Use this URL to cite or link to this record in EThOS: http://ethos.bl.uk/OrderDetails.do?uin=uk.bl.ethos.629229
Title: Are you worth it? : a practice-orientated approach to everyday hair care to inform sustainable consumption strategies
Author: Hielscher, S.
Awarding Body: Nottingham Trent University
Current Institution: Nottingham Trent University
Date of Award: 2011
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Abstract:
This thesis investigates the potential in applying a practice-orientated approach to women’s everyday hair care routines to inform sustainable design and sustainable consumption strategies. It seeks to develop an understanding of the multi-relational elements that make up the practice and to recognise how these elements influence what women do to their hair, and how often, and how these actions therefore impact on resource use. A practice-orientated approach is argued to provide insights into aspects of the dynamics of everyday life that can help design for sustainability to engage with the complexities of routines that are not accessible to current sustainability strategies. This thesis builds on Shove’s (2004; 2003) work on sustainable consumption. Shove (2004) has identified some limitations of current sustainable consumption approaches that try to address people’s behaviours and consider the environmental and social implications of products in their use phase. She has recognised that everyday routines are complex and difficult to change through approaches that only consider people’s attitudes towards the environment and choices they might make to change their behaviours. In order to overcome such limitations, Shove (2004) has advocated an alternative approach inspired by practice theory (Reckwitz 2002). Her recommendation instigated the need for this research study that examines whether explorative research orientated to practices remedies the current limitations. It does this by reflecting on the potential for design to change practices. A practice-orientated approach offers a way forward for sustainable designers to look beyond individual behaviours and products to the embodied skills, emotions, temporalities, cultural knowledge and ideas that Schatzki (1996; 2002) has identified as making a practice. This approach emphasises what people consider ‘normal’ ways of life and the performance of everyday routines. Cycles of the practice enactments rely on the co-evolution of the interconnected elements; their reconfiguration often leads to practices changing, with design implicated in such changes. A practice-orientated approach required that the practicalities and processes of hair care routines be witnessed. This could only be accomplished through an in-depth involvement in women’s lives by drawing on an ethnographic methodology. The research is based upon in-depth and evocative interviews in women’s homes, interviews with hair care ‘experts’ and a creative workshop at Boots the Chemist. The research into women’s hair care developed themes surrounding the role of products, the performance of hair care routines, the cycles of their enactment and the influence of social relations, that together, provided insights into aspects of the dynamics of everyday practices. The literature of material culture, practice theory and design aided the process of focusing on the materialisation of the practice of hair care. Using an explorative and practice-orientated approach, this thesis establishes a contextualisation and empirical verification of the identified deficiencies of current sustainability approaches through an examination of Boots’ product development process. In relation to practices changing, the thesis establishes a deeper understanding of the practice of hair care, including a detailed account of the interconnectedness of its elements, its stability and instability. This understanding has led to an identification of some key factors, including designs that stabilise and destabilise practices and can therefore reinforce current routines but also potentially can bring about change. The thesis argues that an understanding of these factors is not accessible to either Boots’ product development process or current sustainability strategies. It is anticipated that the research will be of particular interest to sustainable design researchers who are interested in changing everyday practices and academics who examine the conceptions of practice theory and the practice of hair care.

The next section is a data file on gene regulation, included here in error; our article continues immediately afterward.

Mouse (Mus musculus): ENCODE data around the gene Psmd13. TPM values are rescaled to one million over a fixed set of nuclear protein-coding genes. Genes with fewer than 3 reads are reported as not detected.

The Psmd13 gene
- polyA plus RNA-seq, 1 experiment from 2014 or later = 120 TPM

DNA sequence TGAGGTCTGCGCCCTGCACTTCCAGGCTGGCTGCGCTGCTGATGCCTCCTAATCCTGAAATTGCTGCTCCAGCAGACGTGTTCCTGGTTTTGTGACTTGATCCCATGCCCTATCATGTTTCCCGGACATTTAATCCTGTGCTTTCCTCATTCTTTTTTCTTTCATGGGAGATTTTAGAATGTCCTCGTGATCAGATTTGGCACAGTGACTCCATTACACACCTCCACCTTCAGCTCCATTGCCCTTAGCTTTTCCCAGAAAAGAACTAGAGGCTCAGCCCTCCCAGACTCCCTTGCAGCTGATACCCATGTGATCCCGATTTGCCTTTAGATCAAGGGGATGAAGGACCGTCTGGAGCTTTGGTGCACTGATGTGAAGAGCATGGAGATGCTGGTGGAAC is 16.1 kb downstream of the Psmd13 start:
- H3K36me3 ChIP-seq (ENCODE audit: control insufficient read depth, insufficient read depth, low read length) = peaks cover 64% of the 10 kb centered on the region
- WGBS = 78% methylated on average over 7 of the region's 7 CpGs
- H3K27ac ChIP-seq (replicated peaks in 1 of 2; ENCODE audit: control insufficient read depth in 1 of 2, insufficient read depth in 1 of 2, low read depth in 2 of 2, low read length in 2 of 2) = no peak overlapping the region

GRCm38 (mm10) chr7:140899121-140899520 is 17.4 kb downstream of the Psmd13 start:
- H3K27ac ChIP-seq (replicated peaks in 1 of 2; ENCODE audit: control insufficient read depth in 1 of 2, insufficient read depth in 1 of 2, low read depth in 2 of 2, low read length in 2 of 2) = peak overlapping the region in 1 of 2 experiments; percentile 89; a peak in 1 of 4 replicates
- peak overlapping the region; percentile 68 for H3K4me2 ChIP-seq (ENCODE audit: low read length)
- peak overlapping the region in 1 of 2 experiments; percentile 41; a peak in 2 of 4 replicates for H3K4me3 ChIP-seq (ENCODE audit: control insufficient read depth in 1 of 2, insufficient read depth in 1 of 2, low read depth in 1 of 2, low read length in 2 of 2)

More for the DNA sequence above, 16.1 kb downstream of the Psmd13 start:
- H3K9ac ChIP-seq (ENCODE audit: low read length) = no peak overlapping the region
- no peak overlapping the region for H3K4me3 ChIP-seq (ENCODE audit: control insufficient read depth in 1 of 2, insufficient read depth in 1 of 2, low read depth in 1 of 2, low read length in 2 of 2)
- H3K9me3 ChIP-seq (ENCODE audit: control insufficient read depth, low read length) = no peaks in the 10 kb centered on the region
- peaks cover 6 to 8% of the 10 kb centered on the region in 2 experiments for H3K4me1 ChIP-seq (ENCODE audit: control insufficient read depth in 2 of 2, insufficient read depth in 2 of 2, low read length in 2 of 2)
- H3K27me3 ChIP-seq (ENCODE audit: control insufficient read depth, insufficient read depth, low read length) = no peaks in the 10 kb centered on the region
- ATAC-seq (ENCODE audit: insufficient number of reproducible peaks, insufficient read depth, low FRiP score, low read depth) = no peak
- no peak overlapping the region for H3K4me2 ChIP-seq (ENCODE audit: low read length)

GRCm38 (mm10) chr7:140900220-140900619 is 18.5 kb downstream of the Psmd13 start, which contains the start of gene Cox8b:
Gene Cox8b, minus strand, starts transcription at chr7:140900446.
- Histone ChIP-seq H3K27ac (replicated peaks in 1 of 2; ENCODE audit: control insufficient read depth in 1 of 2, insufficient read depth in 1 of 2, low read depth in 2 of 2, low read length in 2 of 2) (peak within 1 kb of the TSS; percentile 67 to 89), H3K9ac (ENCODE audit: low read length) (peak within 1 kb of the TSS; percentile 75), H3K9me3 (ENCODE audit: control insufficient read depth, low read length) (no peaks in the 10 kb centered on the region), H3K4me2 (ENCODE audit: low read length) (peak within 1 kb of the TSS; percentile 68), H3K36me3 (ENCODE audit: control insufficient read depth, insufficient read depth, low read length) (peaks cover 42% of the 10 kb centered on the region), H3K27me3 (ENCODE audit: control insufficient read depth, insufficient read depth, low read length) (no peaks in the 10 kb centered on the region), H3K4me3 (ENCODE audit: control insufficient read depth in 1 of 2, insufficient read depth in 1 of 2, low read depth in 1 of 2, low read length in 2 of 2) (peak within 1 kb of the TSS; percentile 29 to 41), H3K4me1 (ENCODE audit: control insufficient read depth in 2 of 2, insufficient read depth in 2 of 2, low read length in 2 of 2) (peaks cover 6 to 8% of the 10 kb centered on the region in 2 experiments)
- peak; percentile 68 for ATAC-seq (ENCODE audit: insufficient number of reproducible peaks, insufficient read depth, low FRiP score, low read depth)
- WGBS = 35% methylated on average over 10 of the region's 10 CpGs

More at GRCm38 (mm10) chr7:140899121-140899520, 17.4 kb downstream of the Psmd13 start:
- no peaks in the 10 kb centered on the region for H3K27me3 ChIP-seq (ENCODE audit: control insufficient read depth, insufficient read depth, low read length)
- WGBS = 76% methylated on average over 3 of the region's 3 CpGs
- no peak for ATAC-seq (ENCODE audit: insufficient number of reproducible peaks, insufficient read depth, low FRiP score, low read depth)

Supervisor: Not available Sponsor: Not available
Qualification Name: Thesis (Ph.D.) Qualification Level: Doctoral
EThOS ID: uk.bl.ethos.629229  DOI: Not available
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